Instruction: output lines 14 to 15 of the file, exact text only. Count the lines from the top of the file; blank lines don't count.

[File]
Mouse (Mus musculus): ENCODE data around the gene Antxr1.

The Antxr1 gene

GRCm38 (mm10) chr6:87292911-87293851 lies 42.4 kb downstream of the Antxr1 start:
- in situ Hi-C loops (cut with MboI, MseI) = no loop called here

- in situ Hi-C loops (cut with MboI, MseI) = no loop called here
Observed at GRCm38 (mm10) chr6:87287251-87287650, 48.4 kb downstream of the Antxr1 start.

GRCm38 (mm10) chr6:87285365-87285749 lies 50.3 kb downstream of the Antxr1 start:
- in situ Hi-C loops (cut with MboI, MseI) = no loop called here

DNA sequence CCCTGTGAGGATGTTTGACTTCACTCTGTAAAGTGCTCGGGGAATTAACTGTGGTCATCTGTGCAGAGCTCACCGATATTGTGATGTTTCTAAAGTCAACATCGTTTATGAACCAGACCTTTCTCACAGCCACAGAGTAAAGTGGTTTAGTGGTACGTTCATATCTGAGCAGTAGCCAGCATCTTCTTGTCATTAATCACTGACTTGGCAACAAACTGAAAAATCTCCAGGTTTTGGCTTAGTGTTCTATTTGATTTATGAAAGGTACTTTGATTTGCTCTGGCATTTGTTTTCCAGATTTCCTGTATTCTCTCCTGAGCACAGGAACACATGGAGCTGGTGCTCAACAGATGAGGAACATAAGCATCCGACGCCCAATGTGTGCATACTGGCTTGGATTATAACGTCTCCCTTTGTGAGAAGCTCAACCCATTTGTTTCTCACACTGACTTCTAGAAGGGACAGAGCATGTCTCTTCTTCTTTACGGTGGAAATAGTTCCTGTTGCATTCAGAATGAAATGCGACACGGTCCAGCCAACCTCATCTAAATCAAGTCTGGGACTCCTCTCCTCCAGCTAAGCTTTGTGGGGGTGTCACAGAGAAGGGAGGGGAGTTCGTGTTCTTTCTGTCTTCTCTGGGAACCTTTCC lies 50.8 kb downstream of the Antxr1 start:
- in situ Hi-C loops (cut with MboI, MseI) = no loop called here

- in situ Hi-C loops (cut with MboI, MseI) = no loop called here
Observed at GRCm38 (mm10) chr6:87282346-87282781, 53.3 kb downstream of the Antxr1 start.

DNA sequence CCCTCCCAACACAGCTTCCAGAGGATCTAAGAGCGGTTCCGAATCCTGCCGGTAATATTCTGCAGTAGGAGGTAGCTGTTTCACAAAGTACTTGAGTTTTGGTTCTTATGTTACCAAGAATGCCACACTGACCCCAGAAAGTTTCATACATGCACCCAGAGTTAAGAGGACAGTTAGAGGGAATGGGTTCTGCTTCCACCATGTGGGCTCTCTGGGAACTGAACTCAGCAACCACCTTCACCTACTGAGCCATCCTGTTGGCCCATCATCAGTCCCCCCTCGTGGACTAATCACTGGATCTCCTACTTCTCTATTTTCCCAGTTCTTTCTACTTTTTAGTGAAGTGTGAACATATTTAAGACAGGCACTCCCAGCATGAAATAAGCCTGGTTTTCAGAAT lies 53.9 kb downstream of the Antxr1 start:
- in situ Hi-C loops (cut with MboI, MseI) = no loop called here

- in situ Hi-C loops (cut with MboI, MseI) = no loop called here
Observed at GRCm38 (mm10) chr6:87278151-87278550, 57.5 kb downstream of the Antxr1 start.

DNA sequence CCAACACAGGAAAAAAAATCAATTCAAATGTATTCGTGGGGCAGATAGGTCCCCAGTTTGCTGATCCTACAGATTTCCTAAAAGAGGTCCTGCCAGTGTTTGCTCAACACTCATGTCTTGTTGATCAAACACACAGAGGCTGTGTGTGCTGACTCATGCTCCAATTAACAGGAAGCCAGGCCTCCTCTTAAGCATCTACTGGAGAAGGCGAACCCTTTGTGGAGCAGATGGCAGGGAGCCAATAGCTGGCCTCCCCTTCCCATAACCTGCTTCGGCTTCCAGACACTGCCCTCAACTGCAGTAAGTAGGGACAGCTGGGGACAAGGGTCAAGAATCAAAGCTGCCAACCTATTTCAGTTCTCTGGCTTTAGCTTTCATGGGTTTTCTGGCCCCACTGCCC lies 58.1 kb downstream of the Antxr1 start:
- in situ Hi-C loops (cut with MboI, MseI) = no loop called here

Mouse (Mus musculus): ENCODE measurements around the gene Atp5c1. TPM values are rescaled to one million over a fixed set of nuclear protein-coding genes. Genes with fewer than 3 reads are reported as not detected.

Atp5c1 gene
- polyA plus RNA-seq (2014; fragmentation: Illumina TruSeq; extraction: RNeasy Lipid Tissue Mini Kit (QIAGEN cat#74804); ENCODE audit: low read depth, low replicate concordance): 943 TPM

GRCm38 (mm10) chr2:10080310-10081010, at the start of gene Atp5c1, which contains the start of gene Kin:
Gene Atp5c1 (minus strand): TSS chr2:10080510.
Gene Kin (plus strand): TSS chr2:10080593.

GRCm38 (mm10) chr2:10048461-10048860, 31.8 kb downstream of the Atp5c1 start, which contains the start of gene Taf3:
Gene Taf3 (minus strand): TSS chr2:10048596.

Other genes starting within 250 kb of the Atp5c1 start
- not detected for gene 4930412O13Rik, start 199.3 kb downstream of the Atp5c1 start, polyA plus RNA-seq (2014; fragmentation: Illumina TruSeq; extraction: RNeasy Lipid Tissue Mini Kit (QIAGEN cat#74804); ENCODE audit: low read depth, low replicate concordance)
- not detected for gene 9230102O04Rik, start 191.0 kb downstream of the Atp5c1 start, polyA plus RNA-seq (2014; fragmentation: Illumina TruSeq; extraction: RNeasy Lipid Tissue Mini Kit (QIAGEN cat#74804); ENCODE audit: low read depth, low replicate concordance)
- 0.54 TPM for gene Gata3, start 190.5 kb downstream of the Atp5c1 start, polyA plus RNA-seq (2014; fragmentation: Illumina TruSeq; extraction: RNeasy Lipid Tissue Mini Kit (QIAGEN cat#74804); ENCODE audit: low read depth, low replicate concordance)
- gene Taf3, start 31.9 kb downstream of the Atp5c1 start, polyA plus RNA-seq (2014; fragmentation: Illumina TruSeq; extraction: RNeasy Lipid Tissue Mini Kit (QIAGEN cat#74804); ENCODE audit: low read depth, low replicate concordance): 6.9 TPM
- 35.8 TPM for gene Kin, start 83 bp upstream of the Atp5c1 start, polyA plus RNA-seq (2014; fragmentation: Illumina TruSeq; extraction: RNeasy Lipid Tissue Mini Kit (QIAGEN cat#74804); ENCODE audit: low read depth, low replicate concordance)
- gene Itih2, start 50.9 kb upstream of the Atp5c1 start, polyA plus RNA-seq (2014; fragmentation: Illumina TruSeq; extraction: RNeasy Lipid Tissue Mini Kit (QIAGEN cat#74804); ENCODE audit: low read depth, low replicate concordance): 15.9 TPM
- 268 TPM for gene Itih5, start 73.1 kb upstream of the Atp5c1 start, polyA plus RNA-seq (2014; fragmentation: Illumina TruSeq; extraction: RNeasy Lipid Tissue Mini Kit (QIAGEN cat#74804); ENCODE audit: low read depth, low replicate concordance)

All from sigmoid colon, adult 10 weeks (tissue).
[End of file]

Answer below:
- in situ Hi-C loops (cut with MboI, MseI) = no loop called here

- in situ Hi-C loops (cut with MboI, MseI) = no loop called here